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Comics to Read to Learn More About Thanos Before Avengers: Infinity War

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Anthony Karcz

Staff Writer

Anthony has spent the entirety of his adult life being a professional geek, obsessing over superheroes, transforming robots, galaxies far, far away, and always keeping a careful side-eye on his many (many) gadgets, lest they gain sentience. He has two amazing geeklets and a wife who tolerates his ever-expanding geeky hobbies. In addition to Book Riot, Anthony writes for GeekDad and

The big bad of the Marvel movie universe has been fully unveiled. In the recent Avengers: Infinity War trailer, we finally got our eyes (and ears) on the Mad Titan himself, Thanos. Since the first Infinity Stone was revealed (way back in the first Thor movie) Marvel-philes have been clamoring for exactly this, knowing that there was only one possible conclusion to the introduction of the powerful artifacts.

But what if you don’t know your Infinity Stone from your Cosmic Cube? What if, to you, Thanos looks like a dude that took his California Raisin cosplay a little too far? Here are some classic Marvel events to get you up to speed.

The Thanos War (1974)

Even before he controlled the Infinity Gauntlet, Thanos was a thorn in the Marvel universe’s side—consolidating power and interfering in the lives of superheroes to further his goal of attaining godhood and impressing Death herself. Yes, even at the character’s inception, Thanos was a creeper, convinced that a show of strength was all that was needed to impress his object of desire. It’s a refreshingly slow build event, with Thanos appearing in the shadows of other, unrelated comics before being revealed. And even then, his plan is doled out in dribs and drabs as he pops up in everything from Iron Man, to Daredevil, to The Avengers, to Captain Marvel.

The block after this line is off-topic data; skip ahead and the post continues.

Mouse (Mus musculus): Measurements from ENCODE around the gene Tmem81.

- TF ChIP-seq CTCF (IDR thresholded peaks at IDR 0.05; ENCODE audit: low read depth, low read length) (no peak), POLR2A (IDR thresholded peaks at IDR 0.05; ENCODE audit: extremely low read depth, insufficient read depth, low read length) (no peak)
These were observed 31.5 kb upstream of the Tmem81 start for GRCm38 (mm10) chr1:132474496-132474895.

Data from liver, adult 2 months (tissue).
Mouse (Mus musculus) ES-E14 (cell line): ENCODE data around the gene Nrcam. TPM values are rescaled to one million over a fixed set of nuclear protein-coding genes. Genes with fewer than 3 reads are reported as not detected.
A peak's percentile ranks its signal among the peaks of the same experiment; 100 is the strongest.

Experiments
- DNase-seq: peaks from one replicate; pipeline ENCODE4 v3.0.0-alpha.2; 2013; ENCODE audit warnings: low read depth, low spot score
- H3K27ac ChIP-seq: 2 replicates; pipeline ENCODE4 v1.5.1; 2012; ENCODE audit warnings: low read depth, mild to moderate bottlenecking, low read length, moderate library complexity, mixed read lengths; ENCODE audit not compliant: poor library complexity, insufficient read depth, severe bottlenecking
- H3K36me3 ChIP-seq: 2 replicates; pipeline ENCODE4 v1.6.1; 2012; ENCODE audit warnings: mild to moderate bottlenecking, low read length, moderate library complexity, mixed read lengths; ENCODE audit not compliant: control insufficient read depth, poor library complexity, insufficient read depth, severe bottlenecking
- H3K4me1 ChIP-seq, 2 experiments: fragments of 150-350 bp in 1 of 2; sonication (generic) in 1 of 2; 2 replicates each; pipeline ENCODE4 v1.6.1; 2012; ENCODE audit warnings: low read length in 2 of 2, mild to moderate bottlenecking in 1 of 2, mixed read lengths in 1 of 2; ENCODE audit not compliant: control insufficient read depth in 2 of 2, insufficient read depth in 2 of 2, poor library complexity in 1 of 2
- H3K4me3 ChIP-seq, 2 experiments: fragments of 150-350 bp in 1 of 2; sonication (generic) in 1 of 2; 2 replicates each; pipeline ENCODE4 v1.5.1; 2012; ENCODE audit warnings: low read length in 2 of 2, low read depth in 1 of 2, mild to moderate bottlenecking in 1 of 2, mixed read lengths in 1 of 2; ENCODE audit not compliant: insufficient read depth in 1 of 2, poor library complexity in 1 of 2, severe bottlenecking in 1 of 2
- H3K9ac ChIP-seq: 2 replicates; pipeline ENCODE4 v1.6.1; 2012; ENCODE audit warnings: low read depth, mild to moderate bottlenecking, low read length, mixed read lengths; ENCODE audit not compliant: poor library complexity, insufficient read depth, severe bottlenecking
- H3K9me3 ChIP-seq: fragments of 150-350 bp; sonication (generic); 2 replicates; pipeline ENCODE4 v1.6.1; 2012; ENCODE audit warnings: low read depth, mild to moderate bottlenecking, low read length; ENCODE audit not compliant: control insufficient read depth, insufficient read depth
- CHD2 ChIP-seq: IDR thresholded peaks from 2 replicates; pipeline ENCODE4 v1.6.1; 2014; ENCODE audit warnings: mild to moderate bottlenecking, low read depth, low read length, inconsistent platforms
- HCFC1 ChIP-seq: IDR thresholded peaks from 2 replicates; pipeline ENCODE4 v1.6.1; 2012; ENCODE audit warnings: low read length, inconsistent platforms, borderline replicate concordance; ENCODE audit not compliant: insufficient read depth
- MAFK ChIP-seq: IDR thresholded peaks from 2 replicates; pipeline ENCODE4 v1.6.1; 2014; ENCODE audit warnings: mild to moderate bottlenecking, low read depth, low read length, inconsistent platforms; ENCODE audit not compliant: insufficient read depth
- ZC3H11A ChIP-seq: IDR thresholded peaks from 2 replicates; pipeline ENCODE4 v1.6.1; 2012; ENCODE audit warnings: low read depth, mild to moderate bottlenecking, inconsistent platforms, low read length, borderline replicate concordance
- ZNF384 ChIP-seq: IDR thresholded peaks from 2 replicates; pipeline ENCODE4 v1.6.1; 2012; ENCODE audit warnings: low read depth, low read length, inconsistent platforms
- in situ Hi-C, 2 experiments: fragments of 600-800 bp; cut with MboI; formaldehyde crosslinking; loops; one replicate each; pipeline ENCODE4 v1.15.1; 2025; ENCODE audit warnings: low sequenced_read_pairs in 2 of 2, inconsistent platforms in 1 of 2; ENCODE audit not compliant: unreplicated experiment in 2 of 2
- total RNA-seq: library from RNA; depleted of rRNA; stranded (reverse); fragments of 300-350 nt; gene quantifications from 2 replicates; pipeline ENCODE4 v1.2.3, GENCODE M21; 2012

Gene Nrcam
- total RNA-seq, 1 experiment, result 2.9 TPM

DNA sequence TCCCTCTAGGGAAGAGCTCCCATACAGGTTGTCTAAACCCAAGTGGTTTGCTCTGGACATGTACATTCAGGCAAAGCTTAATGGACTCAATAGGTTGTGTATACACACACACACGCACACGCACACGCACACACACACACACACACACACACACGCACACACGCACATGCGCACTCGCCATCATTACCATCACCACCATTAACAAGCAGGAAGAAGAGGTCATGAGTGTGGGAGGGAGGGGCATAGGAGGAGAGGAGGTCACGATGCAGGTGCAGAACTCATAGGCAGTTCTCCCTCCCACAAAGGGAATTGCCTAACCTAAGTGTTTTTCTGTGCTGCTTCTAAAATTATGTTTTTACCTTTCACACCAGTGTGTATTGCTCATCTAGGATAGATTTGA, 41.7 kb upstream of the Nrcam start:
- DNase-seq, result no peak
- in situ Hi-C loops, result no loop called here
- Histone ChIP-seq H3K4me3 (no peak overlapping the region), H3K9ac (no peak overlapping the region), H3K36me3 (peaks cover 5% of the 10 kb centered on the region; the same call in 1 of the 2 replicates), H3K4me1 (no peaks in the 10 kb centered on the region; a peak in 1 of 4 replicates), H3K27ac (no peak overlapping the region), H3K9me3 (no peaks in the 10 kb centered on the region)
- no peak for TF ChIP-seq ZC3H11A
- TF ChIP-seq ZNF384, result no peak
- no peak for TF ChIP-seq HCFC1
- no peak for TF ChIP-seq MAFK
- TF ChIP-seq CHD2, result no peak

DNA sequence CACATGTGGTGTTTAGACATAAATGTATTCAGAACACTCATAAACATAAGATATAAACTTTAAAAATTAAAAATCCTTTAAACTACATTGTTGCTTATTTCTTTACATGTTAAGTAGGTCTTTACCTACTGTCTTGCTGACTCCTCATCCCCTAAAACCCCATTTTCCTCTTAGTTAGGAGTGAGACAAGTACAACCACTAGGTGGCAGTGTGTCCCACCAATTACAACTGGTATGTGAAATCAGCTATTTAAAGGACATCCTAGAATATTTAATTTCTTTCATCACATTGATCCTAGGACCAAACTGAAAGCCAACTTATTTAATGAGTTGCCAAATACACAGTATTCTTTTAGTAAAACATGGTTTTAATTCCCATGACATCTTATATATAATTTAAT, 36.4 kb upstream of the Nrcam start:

Oddly, this introduction of Marvel’s greatest villain was never fully collected, but the most important parts—Thanos’s big reveal moments, his acquisition of the Cosmic Cube, ascension to (temporary) godhood, and his ultimate defeat—can be found in the Captain Marvel Complete Collection. Some of these issues, as well as various related Avengers and Daredevil issues are also collected in the Avengers vs. Thanos trade. If you have Marvel Unlimited, you can find a big chunk of the tie-in issues in the back catalog. The Comic Book Herald has an exhaustive issue guide.

Thanos Returns (1975)

Thanos doesn’t as much return in this arc as he just shows up and Captain Marvel has to break in for a couple of pages to quickly explain why he’s back when he’s supposed to be nothing more than a bad memory. Mostly it’s an Adam Warlock story (who has his own twisted history of cosmic death, rebirth, insanity, and godhood—just you wait until that coffin at the end of Guardians of the Galaxy 2 opens up) where one of the Infinity Gems, the Soul Stone, debuts. It’s this Warlock run that gives readers a hint of how deeply powerful these artifacts are (and that there’s more than one). Of course, it attracts the attention of the newly not-dead Thanos. Warlock is able to wield it to fend him off before the Soul Stone breaks him utterly and imprisons him, leaving ownership of the Gems in flux. Adam Warlock shows up time and again after this in the Marvel Universe, sometimes as an ally, sometimes as a villain, but almost always as a cosmic hot mess. You can catch the “Thanos Returns” storyline in the Warlock Complete Collection.